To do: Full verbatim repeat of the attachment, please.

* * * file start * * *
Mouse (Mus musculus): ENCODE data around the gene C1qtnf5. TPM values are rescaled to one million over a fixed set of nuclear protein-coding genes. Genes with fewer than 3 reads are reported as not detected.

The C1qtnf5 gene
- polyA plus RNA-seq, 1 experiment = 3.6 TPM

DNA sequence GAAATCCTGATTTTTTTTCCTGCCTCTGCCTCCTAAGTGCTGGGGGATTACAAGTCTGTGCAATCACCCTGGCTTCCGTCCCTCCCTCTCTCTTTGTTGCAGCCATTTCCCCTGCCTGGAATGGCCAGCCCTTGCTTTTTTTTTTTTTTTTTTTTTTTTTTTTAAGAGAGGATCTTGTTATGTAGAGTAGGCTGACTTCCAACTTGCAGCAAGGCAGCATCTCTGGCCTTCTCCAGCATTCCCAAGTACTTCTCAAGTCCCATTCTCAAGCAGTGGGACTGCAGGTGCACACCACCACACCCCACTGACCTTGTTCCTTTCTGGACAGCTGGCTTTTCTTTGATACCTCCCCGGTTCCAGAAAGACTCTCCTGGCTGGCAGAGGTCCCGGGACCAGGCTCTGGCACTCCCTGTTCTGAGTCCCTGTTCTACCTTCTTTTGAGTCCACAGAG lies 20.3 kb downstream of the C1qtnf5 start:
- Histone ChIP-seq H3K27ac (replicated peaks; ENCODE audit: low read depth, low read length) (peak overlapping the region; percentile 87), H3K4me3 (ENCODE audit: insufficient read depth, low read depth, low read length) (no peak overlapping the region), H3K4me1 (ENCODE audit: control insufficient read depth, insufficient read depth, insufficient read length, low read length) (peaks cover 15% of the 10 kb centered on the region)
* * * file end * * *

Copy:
Mouse (Mus musculus): ENCODE data around the gene C1qtnf5. TPM values are rescaled to one million over a fixed set of nuclear protein-coding genes. Genes with fewer than 3 reads are reported as not detected.

The C1qtnf5 gene
- polyA plus RNA-seq, 1 experiment = 3.6 TPM

DNA sequence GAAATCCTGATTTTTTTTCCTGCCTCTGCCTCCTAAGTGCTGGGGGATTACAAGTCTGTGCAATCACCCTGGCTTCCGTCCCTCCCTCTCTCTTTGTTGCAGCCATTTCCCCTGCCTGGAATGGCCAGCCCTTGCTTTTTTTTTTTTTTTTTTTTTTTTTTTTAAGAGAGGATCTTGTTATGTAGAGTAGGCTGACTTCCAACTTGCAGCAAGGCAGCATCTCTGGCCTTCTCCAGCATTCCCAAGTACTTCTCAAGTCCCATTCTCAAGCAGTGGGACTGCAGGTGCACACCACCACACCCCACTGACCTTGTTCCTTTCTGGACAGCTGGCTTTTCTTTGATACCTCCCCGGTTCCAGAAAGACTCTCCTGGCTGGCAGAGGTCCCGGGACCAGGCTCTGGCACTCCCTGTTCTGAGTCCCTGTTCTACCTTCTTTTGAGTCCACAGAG lies 20.3 kb downstream of the C1qtnf5 start:
- Histone ChIP-seq H3K27ac (replicated peaks; ENCODE audit: low read depth, low read length) (peak overlapping the region; percentile 87), H3K4me3 (ENCODE audit: insufficient read depth, low read depth, low read length) (no peak overlapping the region), H3K4me1 (ENCODE audit: control insufficient read depth, insufficient read depth, insufficient read length, low read length) (peaks cover 15% of the 10 kb centered on the region)